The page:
About the Uni Project
The Uni Project aims to do one thing and do it well: temporarily transform almost any available urban space into a public reading room and venue for learning. We start with the conviction that books and learning should be prominent, accessible, and part of what we expect at street-level in our cities.
To accomplish this, the Uni Project has created a new kind of portable institution called the Uni, which can operate in parks, plazas, farmers’ markets, and other available outdoor spaces. The purpose of the Uni is to share books, showcase the act of learning, and improve public space. It is intended to be a new resource for a city, providing residents with a place to gather and contribute to their own well-being and advancement, as well as that of their neighborhood. The first Uni is a one-of-a-kind, portable reading room for New York City. It will remain permanently in New York, serving as a prototype and test kitchen for the Uni Project.
The Uni: an open-air reading room
The Uni consists of three basic components: a structure, a collection, and a team. These components scale according to the conditions of each site. A small, permanent staff works year-round to enlist others in the Uni’s work, seeking out partnerships for locations and programming to fill the Uni’s calendar, such as readings, talks, workshops and screenings.
The Uni structure is based on a system of 144 open-faced cubes. The cubes stack, lock together, and can be installed in different configurations or heights to create an inviting space for people to gather in public. Each Uni cube has an interior dimension measuring 16″ on a side, providing shelf space for approximately 10-15 books or other materials. Each cube also has a cover element that can be used as a bench, a table, podium, or a display surface. When all 144 cubes are deployed together, the Uni becomes a striking reflection of its parts: an eight-foot-high cube.
The Uni collection consists of new and gently-used books and materials donated to the Uni. Managed with the help of a team of volunteer librarians, the goal is to offer an engaging collection of books and learning experiences to an urban audience, children and adults alike. The collection is organized into modules that help librarians adapt the Uni to different locations and communities, and even change content over the course of a day.
Materials in the Uni are for browsing only and do not circulate. Areas of focus are children’s picture books, poetry, short works, art books, and reference titles. We have also hosted audio cubes and small exhibits. Special ”curated” collections rely on the physical constraint of the 16″ cubes to provide concise, in-depth looks at various ideas or topics. Whenever possible, these cubes are curated by educational institutions or an individual who loves books and is deeply knowledgeable and passionate about a particular subject. Our goal is to bring a sense of passion and depth often missing from content chosen for public space, and our cubes serve to include different “voices” in the collection, reflecting the communities where the Uni operates. Meet some of the cubes here.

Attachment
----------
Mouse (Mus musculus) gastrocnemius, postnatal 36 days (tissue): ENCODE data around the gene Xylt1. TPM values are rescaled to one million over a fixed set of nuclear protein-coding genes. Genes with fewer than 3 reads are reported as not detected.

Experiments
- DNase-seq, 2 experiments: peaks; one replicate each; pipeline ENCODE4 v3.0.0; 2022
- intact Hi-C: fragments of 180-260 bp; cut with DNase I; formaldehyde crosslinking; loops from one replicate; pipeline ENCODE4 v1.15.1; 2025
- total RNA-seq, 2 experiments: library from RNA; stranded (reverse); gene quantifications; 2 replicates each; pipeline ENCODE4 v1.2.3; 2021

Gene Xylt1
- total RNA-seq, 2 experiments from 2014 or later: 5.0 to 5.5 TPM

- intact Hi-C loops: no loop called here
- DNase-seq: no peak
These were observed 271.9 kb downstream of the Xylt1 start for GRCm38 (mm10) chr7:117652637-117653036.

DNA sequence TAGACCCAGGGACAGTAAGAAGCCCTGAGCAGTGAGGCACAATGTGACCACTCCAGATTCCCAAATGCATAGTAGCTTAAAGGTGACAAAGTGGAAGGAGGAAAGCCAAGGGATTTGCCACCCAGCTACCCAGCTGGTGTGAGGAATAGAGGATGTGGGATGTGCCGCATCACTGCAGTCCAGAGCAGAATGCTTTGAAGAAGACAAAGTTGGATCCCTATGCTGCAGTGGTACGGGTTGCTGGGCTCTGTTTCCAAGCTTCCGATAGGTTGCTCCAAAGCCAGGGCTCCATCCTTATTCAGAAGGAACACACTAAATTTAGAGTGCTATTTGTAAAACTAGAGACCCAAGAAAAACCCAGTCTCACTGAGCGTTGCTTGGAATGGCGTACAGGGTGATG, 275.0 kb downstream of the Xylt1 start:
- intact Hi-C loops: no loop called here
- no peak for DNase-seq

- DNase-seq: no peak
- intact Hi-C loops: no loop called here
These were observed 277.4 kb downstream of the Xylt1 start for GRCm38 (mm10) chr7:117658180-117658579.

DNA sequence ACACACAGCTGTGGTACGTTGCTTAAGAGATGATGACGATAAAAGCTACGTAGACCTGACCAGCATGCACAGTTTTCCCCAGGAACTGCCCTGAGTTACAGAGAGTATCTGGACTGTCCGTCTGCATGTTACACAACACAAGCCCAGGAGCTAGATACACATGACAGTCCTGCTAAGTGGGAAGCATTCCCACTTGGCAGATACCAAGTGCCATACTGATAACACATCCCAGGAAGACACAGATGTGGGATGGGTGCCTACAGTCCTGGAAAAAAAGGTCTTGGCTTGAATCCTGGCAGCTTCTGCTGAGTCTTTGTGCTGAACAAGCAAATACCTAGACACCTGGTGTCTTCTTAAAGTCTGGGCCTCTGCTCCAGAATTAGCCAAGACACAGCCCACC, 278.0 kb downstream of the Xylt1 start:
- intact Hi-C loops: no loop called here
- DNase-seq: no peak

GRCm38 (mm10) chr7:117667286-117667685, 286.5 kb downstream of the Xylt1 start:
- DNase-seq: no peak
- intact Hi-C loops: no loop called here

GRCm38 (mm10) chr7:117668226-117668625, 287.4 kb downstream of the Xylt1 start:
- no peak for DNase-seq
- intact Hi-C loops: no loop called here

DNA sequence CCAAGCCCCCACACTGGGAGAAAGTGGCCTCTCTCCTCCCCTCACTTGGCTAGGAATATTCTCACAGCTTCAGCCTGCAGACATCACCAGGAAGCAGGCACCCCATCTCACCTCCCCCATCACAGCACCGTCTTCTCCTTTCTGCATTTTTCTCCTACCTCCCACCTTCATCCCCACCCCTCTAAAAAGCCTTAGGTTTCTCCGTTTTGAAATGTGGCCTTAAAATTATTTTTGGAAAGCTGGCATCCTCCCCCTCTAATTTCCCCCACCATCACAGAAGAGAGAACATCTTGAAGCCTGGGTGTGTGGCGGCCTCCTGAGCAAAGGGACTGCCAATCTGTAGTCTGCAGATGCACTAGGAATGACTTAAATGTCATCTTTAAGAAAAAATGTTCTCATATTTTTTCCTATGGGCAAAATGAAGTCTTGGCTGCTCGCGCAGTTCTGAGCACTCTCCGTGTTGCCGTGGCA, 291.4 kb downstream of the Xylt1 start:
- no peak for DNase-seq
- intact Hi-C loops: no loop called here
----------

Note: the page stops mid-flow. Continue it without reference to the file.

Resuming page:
The Uni relies on a volunteer corps of librarians, educators, and others, who believe in providing access to books and learning experiences, supporting local residents and neighborhoods, and experimenting with new ways to do those things in the city. The corps is expert at planning, deploying and operating the Uni in different environments. Off-site, they work on locations, permitting, scheduling, outreach and publicity. On-site, they focus on program implementation, audience experience, and documentation. Some on the team have backgrounds in design retail, and planning. They can provide rapid-response technical assistance to nonoprofit program partners who bring programming to the Uni, helping to customize programs and activities for a walk-up, street-level audience.
We think the Uni works best as a permanent, familiar resource for a city or neighborhood, or shared between several neighborhoods with a goal of supporting placemaking, civic life, or education. That’s the approach we’re testing in New York City. But we think lots of places could use a Uni, and in 2012 we built and shipped a second Uni to Almaty, Kazakhstan where it is being used to create a roving library in a collaboration between the US Embassy and a local children’s library.
In 2013, we’ll take what we’ve learned at home and abroad to launch a new, sustained effort to empower communities in New York City to operate their own mini-library spaces based on the Uni model. We are developing a small Uni shelf/bench ensemble with a starter kit of books, activities, and program/operation support that we’ll put directly in the hands of people highly motivated to improve their own neighborhoods. The result will be a powerful community development tool: a small-scale reading room that communities can operate themselves.
The Uni is a project of Street Lab, a 501(c)(3) nonprofit.